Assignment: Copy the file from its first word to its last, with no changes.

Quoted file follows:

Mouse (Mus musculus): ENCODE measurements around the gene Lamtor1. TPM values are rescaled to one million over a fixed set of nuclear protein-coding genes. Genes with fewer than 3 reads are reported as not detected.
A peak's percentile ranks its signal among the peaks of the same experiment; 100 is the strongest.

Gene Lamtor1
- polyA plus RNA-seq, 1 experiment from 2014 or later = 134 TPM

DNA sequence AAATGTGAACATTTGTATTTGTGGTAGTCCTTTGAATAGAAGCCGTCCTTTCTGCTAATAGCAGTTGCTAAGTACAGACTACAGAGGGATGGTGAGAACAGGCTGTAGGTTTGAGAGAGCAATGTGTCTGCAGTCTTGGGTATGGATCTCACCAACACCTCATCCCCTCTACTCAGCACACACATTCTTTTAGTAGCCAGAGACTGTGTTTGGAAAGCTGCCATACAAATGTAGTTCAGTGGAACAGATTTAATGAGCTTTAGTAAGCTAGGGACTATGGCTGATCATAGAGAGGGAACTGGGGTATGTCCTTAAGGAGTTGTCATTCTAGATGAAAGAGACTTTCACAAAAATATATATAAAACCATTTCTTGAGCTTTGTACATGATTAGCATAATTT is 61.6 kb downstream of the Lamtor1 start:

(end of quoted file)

Mouse (Mus musculus): ENCODE measurements around the gene Lamtor1. TPM values are rescaled to one million over a fixed set of nuclear protein-coding genes. Genes with fewer than 3 reads are reported as not detected.
A peak's percentile ranks its signal among the peaks of the same experiment; 100 is the strongest.

Gene Lamtor1
- polyA plus RNA-seq, 1 experiment from 2014 or later = 134 TPM

DNA sequence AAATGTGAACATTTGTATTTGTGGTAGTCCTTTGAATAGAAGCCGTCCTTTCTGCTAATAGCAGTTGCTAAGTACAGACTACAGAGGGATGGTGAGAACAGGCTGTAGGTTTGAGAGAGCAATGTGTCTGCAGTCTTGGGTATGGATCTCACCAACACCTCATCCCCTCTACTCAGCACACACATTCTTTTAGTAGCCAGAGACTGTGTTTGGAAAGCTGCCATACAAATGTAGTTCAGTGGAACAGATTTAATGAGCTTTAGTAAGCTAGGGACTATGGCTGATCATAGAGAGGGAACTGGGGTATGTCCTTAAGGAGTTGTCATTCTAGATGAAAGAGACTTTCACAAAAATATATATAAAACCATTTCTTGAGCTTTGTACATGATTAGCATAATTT is 61.6 kb downstream of the Lamtor1 start: